A worker loads documents into an Ozalid printer.

Allied to the US Navy development of the improved lightweight overhead projector was its adaptation of the Ozalid dry printing process, developed in Germany in 1923, to copy training documents and illustrations on projection transparencies, a process simple enough to be carried out in the field and which ensured uniformity of instructional material used.[17][18][19][20]

Overhead projectors were used early on for police work with a cellophane roll over a 9-inch stage, allowing facial characteristics to be rolled across the stage.[citation needed]

As the demand for projectors grew, Buhl Industries was founded in 1953, and became the leading US contributor for several optical refinements for the overhead projector and its projection lens.[citation needed]

Overhead projectors began to be widely used in schools and businesses in the late 1950s and early 1960s,[21] beside the contemporaneously-developed carousel slide projectors with a horizontally mounted tray manufactured by Kodak.[22]

In the late 1950s Roger Appeldorn was challenged by his boss at 3M to find a use for the transparencies that were the waste of their color copy process. Appeldorn developed a process for the projection of transparent sheets that led to 3M's first marketable transparency film. The Strategic Air Command base in Omaha was one of the first big clients, using circa 20,000 sheets per month. 3M then decided to develop their own overhead projector instead of the one they had been selling until then, which was produced by an outside manufacturer. It took several prototypes before a cost-effective, small and foldable version could be presented on January 15, 1962. It had a new fresnel lens made with a structured-surface plastic, much better than other plastic lenses and much cheaper than glass.[23] In 1957, the United States' first Federal Aid to Education program stimulated overhead sales which remained high up to the late 1990s and into the 21st Century.[24]

Use in educationEdit

Overhead projectors were widely used in education and business before the advent of computer-based projection.[25][26]

The overhead projector facilitates an easy low-cost interactive environment for educators. Teaching materials can be pre-printed on plastic sheets, upon which the educator can directly write using a non-permanent, washable color marking pen. This saves time, since the transparency can be pre-printed and used repetitively, rather than having materials written manually before each class.

The overhead is typically placed at a comfortable writing height for the educator and allows the educator to face the class, facilitating better communication between the students and teacher. The enlarging features of the projector allow the educator to write in a comfortable small script in a natural writing position rather than writing in an overly large script on a blackboard and having to constantly hold their arm out in midair to write on the blackboard.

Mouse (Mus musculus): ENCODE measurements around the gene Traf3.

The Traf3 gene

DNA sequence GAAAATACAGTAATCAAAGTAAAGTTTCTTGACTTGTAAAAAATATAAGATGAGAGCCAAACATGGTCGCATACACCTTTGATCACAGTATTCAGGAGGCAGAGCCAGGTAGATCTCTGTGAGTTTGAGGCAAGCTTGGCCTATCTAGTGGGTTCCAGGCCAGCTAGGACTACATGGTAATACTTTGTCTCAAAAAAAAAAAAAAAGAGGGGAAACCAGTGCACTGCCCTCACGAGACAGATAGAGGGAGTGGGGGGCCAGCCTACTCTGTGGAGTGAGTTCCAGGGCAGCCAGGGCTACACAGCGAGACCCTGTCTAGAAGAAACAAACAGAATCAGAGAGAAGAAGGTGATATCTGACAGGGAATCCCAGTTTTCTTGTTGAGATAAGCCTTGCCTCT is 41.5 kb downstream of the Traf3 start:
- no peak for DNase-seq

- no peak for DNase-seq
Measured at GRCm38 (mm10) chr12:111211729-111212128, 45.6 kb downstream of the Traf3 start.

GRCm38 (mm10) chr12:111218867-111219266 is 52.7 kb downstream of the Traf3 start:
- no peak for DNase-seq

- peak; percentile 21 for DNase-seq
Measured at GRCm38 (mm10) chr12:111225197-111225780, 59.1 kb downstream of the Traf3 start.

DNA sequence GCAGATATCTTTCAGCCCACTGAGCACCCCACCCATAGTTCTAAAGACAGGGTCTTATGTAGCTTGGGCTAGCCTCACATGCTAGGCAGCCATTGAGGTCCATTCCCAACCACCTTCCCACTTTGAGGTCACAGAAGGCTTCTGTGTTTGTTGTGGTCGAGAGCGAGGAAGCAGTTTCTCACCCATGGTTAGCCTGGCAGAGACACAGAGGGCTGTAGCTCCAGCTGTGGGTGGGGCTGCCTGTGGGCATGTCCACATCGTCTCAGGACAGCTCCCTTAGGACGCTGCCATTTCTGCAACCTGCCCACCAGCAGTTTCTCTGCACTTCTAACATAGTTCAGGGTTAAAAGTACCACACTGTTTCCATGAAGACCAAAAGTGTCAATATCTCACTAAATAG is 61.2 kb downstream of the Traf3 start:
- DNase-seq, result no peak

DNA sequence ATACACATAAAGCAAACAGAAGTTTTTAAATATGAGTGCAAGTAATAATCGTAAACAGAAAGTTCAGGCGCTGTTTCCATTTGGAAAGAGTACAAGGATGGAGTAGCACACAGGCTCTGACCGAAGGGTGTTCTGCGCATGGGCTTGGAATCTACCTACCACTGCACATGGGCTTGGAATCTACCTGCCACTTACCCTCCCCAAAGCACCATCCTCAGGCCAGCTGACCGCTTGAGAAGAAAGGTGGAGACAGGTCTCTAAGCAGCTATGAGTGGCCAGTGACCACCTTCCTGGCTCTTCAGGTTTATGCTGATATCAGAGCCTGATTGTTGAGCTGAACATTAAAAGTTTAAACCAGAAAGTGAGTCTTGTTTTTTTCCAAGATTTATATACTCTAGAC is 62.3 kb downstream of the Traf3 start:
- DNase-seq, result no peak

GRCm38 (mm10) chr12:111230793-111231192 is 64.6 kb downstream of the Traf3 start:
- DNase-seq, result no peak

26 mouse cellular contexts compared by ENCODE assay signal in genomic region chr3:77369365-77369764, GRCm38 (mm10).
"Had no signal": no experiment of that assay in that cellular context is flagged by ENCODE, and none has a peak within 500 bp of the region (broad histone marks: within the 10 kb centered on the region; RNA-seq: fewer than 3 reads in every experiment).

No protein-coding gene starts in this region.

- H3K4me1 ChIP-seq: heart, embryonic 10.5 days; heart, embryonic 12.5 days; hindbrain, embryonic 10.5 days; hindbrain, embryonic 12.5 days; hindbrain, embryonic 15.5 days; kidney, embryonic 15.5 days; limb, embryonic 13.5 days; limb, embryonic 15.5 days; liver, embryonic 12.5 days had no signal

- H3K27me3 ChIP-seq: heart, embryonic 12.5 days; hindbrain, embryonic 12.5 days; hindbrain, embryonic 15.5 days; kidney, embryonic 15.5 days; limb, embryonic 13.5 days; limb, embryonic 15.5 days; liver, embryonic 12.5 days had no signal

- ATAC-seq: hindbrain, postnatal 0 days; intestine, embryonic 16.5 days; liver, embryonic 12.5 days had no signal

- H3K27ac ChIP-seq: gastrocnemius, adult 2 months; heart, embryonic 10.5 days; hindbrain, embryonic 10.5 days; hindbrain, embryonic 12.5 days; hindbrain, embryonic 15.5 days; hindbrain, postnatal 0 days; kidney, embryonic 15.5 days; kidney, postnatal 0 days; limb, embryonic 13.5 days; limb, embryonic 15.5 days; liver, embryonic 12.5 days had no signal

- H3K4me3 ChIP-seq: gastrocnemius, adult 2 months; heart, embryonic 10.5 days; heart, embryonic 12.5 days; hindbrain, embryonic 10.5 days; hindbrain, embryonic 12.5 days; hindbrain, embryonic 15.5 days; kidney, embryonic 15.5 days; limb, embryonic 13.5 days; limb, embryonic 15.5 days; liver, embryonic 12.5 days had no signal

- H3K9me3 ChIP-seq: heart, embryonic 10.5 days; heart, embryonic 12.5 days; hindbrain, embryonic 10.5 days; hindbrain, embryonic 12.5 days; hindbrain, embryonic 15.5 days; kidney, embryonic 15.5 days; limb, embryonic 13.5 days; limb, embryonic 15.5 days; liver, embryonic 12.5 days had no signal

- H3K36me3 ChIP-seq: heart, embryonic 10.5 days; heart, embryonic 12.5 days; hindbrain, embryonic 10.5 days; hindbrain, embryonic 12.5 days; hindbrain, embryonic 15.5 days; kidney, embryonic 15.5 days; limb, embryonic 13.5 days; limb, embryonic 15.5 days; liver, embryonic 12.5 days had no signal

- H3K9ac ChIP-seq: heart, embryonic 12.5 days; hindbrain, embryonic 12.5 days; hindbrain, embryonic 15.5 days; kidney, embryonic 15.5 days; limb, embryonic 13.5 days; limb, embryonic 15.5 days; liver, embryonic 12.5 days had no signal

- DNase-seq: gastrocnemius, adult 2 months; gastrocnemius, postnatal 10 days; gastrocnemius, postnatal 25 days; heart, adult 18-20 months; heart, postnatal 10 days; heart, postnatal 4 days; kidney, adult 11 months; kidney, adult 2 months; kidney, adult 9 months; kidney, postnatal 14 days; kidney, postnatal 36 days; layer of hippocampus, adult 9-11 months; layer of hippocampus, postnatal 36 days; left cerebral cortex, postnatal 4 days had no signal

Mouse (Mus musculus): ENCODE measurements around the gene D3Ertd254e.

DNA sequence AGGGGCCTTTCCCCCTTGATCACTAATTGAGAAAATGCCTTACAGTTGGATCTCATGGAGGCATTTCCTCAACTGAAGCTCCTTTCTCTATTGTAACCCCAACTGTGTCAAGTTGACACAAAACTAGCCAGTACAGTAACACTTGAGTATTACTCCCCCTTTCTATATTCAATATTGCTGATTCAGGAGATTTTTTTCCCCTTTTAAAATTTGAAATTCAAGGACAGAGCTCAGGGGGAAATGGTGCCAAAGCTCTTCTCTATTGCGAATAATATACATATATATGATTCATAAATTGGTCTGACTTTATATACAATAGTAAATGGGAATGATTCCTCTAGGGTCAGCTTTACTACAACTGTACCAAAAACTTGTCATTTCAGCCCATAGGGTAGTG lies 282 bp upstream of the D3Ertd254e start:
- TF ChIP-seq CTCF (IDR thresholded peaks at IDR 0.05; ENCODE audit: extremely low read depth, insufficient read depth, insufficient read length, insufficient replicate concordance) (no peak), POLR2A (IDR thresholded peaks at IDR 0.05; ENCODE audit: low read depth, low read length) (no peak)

When the transparency sheet is full of written or drawn material, it can simply be replaced with a new, fresh sheet with more pre-printed material, again saving class time vs a blackboard that would need to be erased and teaching materials rewritten by the educator. Following the class period, the transparencies are easily restored to their original unused state by washing off with soap and water.

LCD overhead displaysEdit

In the early 1980s–1990s, overhead projectors were used as part of a classroom computer display/projection system. A liquid-crystal panel mounted in a plastic frame was placed on top of the overhead projector and connected to the video output of the computer, often splitting off the normal monitor output. A cooling fan in the frame of the LCD panel would blow cooling air across the LCD to prevent overheating that would fog the image.

The first of these LCD panels were monochrome-only, and could display NTSC video output such as from an Apple II computer or VCR. In the late 1980s color models became available, capable of "thousands" of colors (16-bit color), for the color Macintosh and VGA PCs. The displays were never particularly fast to refresh or update, resulting in the smearing of fast-moving images, but it was acceptable when nothing else was available.

The Do-It-Yourself community has started using this idea to make low-cost home theater projectors. By removing the casing and backlight assembly of a common LCD monitor, one can use the exposed LCD screen in conjunction with the overhead projector to project the contents of the LCD screen to the wall at a much lower cost than with standard LCD projectors. Due to the mirroring of the image in the head of the overhead projector, the image on the wall is "re-flipped" to where it would be if one was looking at the LCD screen normally.

Decline in useEdit

Overhead projectors were once a common fixture in most classrooms and business conference rooms in the United States, but in the 2000s they were slowly being replaced by document cameras, dedicated computer projection systems and interactive whiteboards.[27][21] Such systems allow the presenter to project video directly from a computer file, typically produced using software such as Microsoft PowerPoint and LibreOffice. Such presentations can also include animations, interactive components, or even video clips, with ease of paging between slides. The relatively expensive printing or photocopying of color transparencies is eliminated.